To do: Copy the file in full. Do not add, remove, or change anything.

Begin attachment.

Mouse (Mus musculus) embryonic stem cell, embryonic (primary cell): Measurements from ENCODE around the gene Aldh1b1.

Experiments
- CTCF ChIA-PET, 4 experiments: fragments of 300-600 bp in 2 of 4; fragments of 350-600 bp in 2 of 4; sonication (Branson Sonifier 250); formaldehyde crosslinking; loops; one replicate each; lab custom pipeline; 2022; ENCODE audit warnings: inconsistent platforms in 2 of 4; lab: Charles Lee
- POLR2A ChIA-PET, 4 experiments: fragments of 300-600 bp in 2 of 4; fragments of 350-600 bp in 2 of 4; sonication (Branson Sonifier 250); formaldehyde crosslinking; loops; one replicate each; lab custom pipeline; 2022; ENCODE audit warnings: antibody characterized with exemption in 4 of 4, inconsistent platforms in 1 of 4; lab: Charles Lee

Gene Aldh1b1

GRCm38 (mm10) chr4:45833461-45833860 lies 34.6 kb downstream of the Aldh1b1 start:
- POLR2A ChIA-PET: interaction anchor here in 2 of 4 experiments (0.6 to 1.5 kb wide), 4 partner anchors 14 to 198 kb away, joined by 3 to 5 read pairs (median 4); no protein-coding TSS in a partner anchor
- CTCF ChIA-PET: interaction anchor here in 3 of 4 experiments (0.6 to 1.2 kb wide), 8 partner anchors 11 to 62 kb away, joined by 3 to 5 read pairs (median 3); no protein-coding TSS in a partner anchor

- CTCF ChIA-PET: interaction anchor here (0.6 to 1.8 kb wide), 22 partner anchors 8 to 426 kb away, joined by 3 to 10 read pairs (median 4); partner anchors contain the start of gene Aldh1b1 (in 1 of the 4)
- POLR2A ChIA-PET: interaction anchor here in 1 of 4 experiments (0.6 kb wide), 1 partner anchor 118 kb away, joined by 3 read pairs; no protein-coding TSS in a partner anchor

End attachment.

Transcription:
Mouse (Mus musculus) embryonic stem cell, embryonic (primary cell): Measurements from ENCODE around the gene Aldh1b1.

Experiments
- CTCF ChIA-PET, 4 experiments: fragments of 300-600 bp in 2 of 4; fragments of 350-600 bp in 2 of 4; sonication (Branson Sonifier 250); formaldehyde crosslinking; loops; one replicate each; lab custom pipeline; 2022; ENCODE audit warnings: inconsistent platforms in 2 of 4; lab: Charles Lee
- POLR2A ChIA-PET, 4 experiments: fragments of 300-600 bp in 2 of 4; fragments of 350-600 bp in 2 of 4; sonication (Branson Sonifier 250); formaldehyde crosslinking; loops; one replicate each; lab custom pipeline; 2022; ENCODE audit warnings: antibody characterized with exemption in 4 of 4, inconsistent platforms in 1 of 4; lab: Charles Lee

Gene Aldh1b1

GRCm38 (mm10) chr4:45833461-45833860 lies 34.6 kb downstream of the Aldh1b1 start:
- POLR2A ChIA-PET: interaction anchor here in 2 of 4 experiments (0.6 to 1.5 kb wide), 4 partner anchors 14 to 198 kb away, joined by 3 to 5 read pairs (median 4); no protein-coding TSS in a partner anchor
- CTCF ChIA-PET: interaction anchor here in 3 of 4 experiments (0.6 to 1.2 kb wide), 8 partner anchors 11 to 62 kb away, joined by 3 to 5 read pairs (median 3); no protein-coding TSS in a partner anchor

- CTCF ChIA-PET: interaction anchor here (0.6 to 1.8 kb wide), 22 partner anchors 8 to 426 kb away, joined by 3 to 10 read pairs (median 4); partner anchors contain the start of gene Aldh1b1 (in 1 of the 4)
- POLR2A ChIA-PET: interaction anchor here in 1 of 4 experiments (0.6 kb wide), 1 partner anchor 118 kb away, joined by 3 read pairs; no protein-coding TSS in a partner anchor